Copyright © 2020 Albuquerque Journal
The canvases of Patrick Dean Hubbell shatter preconceived notions of Indigenous art, making left turns on red lights before delving into abstract expressionism.
Open at Santa Fe’s Gerald Peters Contemporary, gpgallery.com, from July 24- Sept. 26, these new works disguise canvas as fabric, transforming it into traditional Diné forms of medicine bags and blankets.
An MFA candidate at the School of the Art Institute of Chicago, Hubbell grew up in Window Rock, Arizona, the capital of the Navajo Nation.
“That is definitely where a lot of my work stems from,” he said in a telephone interview from Chicago.
Hubbell showed his work at the Santa Fe Indian Market from 2009 to 2014 before landing at Gerald Peters. His work explores abstraction through the lenses of both modern and Native art. While he once restricted himself to traditional painting on canvas, his latest series disguises the canvas as textile, shawl, blanket and medicine bag.
“It’s still in the conversation of painting,” he said. “I was looking into deconstructing my older work.
“A lot of the connection to the work in the new show is a reference to the portrait or the figure,” he continued; “the spiritual essence of a figure.”
Many resemble fringed shawls hanging from stretcher bars. Others form the gathered shapes of medicine bags. Hubbell’s mark-making ranges from slashes of abstraction to the geometry of Navajo rugs.
“They’re all painted canvasses using the same mediums of oil, acrylic and natural pigment, using the canvas as substrate,” he said.
The works reflect Hubbell’s interest in Abstract Expressionism through its promotion of automatic drawing, as well as Native beliefs in the translation of the self through the hand.
“There’s a lot of connection,” he said. “I began to see the use of intuitive mark-making. A lot of the Abstract Expressionist guys were trying to articulate the connection of the mind to mark-making. I started piecing together that the spirit of the person is connected from the mind to the body to the hand.”
“Even When You Rest I Feel Protected” is a tribute to the matrilineal culture of the Navajo.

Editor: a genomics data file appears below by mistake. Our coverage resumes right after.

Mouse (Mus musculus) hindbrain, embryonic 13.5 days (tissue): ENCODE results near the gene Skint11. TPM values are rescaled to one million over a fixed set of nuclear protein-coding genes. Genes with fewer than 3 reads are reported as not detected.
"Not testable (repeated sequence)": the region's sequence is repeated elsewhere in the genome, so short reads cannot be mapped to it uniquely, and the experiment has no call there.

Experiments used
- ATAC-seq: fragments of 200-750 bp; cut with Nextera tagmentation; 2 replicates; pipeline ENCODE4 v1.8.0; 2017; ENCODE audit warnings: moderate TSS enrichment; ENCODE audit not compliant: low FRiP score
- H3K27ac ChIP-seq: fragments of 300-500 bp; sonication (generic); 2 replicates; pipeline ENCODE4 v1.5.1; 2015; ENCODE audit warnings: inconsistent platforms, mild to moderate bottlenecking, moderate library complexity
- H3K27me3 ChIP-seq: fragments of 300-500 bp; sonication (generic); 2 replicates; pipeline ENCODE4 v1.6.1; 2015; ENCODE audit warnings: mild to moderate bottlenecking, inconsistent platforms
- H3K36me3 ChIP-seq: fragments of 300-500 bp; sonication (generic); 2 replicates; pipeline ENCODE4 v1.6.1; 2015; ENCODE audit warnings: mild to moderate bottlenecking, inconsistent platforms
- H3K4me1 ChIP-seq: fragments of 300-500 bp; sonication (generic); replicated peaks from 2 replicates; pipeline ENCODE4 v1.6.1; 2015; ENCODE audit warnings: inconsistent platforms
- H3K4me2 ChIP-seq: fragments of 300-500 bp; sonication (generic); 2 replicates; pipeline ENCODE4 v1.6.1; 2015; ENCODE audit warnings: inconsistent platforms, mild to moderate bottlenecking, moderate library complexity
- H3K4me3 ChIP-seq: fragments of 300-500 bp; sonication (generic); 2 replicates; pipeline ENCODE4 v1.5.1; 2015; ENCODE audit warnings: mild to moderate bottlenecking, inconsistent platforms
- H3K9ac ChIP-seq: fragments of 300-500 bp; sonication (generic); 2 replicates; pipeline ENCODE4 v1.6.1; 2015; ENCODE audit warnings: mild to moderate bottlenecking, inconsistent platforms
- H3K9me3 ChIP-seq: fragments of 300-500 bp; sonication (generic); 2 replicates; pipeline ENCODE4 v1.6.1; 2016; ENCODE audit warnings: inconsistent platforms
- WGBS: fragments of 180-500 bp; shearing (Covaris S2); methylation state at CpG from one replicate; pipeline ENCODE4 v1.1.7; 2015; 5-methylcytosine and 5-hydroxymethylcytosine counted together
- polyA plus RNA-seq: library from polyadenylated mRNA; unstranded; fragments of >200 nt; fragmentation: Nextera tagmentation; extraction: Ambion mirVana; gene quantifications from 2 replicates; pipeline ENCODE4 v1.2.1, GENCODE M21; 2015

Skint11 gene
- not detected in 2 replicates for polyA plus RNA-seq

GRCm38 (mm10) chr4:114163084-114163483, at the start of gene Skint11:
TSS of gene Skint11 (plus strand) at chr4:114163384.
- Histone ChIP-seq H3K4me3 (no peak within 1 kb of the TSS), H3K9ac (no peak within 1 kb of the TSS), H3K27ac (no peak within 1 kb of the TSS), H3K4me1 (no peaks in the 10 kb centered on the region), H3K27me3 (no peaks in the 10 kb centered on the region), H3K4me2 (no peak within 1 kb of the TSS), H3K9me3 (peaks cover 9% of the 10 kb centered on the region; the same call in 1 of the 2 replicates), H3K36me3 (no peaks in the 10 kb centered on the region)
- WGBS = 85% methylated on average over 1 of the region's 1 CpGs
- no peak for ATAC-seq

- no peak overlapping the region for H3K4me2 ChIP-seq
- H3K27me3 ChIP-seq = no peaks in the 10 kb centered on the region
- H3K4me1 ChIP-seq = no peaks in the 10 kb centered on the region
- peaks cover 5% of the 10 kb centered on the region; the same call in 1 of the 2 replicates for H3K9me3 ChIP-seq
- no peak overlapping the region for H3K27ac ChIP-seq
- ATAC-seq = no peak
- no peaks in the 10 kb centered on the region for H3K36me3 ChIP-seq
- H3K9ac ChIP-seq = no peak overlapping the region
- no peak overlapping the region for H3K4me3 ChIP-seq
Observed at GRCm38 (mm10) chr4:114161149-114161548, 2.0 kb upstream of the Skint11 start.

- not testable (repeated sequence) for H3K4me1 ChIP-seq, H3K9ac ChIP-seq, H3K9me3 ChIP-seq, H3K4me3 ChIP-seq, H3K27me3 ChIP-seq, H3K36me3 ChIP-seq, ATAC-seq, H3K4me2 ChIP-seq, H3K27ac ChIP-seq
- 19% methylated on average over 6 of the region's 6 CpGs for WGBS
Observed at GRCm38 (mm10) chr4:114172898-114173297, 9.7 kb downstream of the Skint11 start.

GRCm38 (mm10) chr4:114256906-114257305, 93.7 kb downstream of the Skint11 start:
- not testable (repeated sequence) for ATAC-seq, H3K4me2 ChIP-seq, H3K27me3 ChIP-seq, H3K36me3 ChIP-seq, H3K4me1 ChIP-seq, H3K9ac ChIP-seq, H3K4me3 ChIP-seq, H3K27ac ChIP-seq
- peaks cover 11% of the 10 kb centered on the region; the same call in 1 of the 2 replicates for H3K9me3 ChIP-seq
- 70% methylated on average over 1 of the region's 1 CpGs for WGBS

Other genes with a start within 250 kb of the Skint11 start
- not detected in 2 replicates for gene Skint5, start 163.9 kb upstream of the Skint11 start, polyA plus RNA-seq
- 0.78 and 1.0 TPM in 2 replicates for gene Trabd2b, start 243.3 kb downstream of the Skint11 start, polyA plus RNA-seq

“We hold the matrilineal very special,” Hubbell said. “The use of a blanket is always present in our ceremonies. It is advocating that even when we’re not in a ceremonial setting, those blankets are still there.”
The medicine bag in “You Hold My Spirit” is actually painted canvas transformed into a vessel or container. Traditionally, medicine bags hold herbs, natural objects or heirlooms, Hubbell said.
Similarly, “Connection to the Stars” is a vessel paying tribute to the night sky.
The trio of blanket and shawl shapes in “Your Warmth Carries Me Through” is another nod to the women in Diné culture.
“I was thinking of the daughters, mothers and grandmothers,” Hubbell said.
“Bearers of Strength” features three canvas-constructed shawls seemingly draped within a picture frame.
The inclination to put brush to canvas seems generational. As a child, Hubbell watched his father draw with pen and ink.
“I think I’ve always been naturally artistic,” he said. “My Dad is a pretty great artist.”
It wasn’t until he began studying at Arizona State University that Hubbell realized his calling.
“I felt like there was a shift in my thinking in a way of taking the work seriously,” he said. “I felt like I had a contribution to make.”
He wants to challenge preconceived ideas of the concept of Indian art within museums and galleries, and reclaim a Native perspective.
Hubbell’s work has been exhibited at the Heard Museum in Phoenix, the Autry Museum of the West in Los Angeles, the Rochester Contemporary Art Center in New York, and in numerous private and public collections. In 2017, he was awarded the prestigious Pollock-Krasner grant.